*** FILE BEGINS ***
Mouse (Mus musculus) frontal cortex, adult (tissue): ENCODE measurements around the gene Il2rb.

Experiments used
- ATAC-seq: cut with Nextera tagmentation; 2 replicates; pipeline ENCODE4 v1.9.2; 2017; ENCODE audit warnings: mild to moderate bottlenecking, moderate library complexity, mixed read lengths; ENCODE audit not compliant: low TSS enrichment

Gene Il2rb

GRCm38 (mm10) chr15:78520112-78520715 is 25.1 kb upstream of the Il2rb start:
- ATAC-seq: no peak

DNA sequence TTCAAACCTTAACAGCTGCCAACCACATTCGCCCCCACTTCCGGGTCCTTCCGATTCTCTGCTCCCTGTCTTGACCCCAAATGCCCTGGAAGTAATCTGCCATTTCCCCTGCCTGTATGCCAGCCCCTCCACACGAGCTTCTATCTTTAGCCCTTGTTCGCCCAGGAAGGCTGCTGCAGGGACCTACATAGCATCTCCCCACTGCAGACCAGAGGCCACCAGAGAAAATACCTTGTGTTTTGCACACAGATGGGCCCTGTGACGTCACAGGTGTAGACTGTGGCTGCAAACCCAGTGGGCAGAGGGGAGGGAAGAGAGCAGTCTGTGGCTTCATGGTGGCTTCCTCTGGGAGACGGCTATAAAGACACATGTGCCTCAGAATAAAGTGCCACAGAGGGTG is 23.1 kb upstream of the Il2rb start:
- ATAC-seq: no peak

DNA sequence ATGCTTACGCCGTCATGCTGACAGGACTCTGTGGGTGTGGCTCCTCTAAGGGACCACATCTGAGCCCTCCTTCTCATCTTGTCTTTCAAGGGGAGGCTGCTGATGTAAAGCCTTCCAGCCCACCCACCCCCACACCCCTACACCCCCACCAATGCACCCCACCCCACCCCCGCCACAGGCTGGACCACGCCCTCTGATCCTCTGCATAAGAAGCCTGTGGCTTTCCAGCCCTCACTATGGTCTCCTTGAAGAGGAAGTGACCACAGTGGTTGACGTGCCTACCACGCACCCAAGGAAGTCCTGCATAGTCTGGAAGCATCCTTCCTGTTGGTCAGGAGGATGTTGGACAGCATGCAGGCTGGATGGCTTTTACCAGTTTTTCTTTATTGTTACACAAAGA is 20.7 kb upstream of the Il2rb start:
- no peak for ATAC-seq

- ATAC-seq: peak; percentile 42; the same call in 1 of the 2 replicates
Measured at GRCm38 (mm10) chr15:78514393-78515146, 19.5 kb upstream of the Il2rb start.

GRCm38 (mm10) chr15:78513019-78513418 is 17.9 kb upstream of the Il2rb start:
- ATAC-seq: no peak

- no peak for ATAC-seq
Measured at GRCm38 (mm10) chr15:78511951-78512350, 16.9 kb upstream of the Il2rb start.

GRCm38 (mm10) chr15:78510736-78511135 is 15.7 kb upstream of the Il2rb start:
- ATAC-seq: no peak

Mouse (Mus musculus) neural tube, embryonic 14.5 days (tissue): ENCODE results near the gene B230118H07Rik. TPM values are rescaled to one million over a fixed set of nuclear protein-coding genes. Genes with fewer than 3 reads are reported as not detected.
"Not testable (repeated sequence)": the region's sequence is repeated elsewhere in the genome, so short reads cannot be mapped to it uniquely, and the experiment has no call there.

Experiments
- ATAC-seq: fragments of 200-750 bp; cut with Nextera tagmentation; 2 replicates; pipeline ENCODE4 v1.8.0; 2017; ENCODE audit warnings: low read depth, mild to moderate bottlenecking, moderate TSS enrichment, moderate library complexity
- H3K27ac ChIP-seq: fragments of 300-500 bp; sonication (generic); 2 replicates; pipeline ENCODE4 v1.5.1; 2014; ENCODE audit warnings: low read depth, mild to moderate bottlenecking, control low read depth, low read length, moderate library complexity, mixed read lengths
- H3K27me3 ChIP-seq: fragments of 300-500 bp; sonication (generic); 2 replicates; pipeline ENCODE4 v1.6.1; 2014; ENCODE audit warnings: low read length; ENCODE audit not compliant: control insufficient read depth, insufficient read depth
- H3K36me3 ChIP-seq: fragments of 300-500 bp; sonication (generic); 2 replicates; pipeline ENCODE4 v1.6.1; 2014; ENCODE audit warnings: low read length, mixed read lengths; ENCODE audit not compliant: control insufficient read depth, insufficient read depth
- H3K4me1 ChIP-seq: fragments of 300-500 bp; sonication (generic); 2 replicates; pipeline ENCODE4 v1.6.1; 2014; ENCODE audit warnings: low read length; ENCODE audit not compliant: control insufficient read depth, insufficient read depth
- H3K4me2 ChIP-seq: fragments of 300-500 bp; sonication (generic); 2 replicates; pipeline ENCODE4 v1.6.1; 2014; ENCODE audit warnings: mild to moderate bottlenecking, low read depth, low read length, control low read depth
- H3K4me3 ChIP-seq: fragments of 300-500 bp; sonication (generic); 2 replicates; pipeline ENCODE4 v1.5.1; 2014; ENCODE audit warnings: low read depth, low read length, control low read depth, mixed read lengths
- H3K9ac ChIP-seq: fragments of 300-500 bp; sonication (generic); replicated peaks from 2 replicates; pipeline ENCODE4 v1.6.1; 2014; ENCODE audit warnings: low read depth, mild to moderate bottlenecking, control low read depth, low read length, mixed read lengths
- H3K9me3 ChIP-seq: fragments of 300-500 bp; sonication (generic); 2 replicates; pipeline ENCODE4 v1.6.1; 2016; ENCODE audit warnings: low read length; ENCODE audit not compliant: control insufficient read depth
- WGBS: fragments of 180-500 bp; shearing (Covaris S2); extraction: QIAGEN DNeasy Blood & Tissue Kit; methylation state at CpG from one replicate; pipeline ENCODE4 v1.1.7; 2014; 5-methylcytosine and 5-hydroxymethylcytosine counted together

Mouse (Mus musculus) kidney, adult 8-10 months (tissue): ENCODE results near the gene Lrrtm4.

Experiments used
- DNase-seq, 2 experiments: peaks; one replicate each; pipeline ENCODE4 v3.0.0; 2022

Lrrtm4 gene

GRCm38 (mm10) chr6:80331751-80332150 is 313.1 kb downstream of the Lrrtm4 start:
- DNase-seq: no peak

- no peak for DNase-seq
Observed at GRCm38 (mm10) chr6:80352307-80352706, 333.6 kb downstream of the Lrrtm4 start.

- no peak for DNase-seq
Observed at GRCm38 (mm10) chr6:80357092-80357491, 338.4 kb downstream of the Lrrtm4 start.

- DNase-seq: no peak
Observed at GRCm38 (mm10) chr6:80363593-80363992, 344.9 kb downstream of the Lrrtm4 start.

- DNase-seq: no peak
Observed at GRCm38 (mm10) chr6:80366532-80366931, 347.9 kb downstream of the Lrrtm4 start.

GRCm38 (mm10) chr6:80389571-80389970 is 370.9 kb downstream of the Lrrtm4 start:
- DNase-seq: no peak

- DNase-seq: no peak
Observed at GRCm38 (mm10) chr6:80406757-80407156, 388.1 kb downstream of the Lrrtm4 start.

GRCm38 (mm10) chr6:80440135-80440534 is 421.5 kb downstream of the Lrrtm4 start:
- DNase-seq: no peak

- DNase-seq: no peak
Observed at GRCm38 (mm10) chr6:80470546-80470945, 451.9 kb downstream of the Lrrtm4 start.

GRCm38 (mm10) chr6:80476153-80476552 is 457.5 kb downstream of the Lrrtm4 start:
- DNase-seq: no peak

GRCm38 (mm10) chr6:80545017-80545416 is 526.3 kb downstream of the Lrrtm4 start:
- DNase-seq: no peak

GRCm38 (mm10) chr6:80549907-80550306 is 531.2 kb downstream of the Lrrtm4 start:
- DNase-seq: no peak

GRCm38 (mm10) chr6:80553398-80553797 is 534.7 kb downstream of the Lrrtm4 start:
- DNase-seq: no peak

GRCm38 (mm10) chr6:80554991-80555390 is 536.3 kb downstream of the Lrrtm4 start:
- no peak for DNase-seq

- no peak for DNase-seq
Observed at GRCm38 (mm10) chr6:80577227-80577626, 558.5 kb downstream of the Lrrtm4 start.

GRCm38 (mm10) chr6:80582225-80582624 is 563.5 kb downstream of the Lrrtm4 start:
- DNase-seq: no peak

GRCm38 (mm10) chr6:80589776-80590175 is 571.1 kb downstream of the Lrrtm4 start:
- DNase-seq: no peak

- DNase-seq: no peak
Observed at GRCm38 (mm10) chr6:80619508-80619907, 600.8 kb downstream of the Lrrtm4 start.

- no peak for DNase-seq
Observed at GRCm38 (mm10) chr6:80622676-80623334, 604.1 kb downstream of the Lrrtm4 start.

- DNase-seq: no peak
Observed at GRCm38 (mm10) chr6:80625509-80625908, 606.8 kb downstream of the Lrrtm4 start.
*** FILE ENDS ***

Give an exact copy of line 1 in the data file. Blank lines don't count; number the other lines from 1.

Mouse (Mus musculus) frontal cortex, adult (tissue): ENCODE measurements around the gene Il2rb.